Considering music’s effects on mood

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Courtesy of Ray García
Music can have surprising effects on one’s mood, depending on the mood of the song.

BY
SENIOR REPORTER

There is one song on my playlist that I never listen to. I leave it on my playlist because it is a beautiful song, and my music library seems incomplete without it. But the song – In Loving Memory by the rock band Alter Bridge – is simply too sad to listen to.

The song is filled with passionate lyrics about lead guitarist Mark Tremonti’s mother dying of cancer, and how she will never truly be lost. The melancholy chords add power to the lyrics and force me to hit the skip button as soon as the first note hits my eardrums. I know that the song stays with me for much longer than the time it plays through my earbuds, and it is not useful to put myself through all the emotions I will inevitably feel.

Every time I skip the song, it is a reminder of how music can leave a lasting impact on my emotions. Music sparks all kinds of feelings, and science has shown that music can be a powerful tool in shaping people’s moods and creating long-term change.

Scientists at the University of Missouri found that music can lift a person’s mood and increase happiness after two weeks of listening, and upbeat tunes worked best to boost moods. The study also found that listening to upbeat music around breakfast time, when your hormones are trying to stimulate activity in the body, can boost energy by stimulating the body to get up and get moving. Music can have the opposite effect as well.

The same study found that fast music and hard rock can quicken heart beats and create anxiety in the brain. A study from Durham University in the United Kingdom and the University of Jyväskylä in Finland showed that, for some people, sad music can cause feelings of grief caused by associations with sad memories.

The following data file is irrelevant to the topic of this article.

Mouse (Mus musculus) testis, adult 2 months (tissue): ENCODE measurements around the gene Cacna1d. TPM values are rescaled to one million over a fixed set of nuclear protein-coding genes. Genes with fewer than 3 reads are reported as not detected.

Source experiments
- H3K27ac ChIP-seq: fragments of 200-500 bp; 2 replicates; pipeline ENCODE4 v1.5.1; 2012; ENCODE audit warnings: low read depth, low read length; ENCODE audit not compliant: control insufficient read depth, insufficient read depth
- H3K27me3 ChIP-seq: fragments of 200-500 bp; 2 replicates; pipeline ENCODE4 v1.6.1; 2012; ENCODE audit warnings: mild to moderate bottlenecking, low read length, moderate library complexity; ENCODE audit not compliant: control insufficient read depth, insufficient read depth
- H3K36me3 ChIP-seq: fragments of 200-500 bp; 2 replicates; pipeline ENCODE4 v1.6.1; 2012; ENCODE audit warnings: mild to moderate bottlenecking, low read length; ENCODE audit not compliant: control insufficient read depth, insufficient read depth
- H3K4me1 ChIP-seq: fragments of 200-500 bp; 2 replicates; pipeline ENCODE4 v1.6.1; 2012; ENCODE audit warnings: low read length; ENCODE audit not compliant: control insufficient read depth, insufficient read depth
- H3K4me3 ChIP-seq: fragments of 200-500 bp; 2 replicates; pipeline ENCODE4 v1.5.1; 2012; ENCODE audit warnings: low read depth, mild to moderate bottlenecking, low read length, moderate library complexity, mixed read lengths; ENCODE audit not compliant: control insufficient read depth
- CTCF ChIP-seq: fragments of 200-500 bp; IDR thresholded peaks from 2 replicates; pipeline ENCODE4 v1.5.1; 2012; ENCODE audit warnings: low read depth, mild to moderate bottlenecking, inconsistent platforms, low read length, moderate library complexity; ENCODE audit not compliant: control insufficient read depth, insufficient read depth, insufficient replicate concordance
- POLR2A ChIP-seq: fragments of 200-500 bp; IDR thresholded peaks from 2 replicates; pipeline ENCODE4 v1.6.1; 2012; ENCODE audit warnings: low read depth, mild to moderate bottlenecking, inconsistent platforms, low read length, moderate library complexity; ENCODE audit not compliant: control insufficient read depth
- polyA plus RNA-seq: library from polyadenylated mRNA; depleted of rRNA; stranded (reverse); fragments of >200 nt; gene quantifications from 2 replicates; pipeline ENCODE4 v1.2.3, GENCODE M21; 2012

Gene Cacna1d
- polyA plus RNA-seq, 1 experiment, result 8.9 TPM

Junior Lucy Moss says she has experienced this. She says sad music can be a reminder of sad times, so she actively tries to avoid depressing music when she feels down.

“I know that listening to sad music when I’m sad just makes me more sad,” Moss says, adding that when she is in the car with her friends they never listen to depressing music.

Sad music does not always bring out negative emotions, however. Sometimes depressing songs can provide comfort for listeners.

The research from the United Kingdom and Finland also found that, for most listeners, sad music can bring feelings of pleasure and comfort. Another study published in the Journal of Consumer Research found that people choose sad music when they suffer from “interpersonal loss,” like a breakup. The study suggests that sad music acts as a substitute for the ended relationship and is comparable to talking to a friend who understands your feelings.

And the benefits of music are not limited to mental states. Music can act as a painkiller as well.

A review from 2015 in the medical journal The Lancet found that people who listen to music before, during or after surgery felt less pain than those who did not listen to music. The patients also needed less pain medication than those who did not listen to music. The study showed that people who chose their own music had greater reduction in pain.

Science has shown that music is powerful. It impacts people’s lives and alters their experiences. Junior Kelly Mui learned this while exploring the Milford Sound, a famous fiord in New Zealand with breathtaking views and a glistening inlet. She says when her bus driver started playing inspirational music as they entered the fiord, the music changed her adventure.

“It made it so uplifting,” Mui says. “It made the experience ten times better.”

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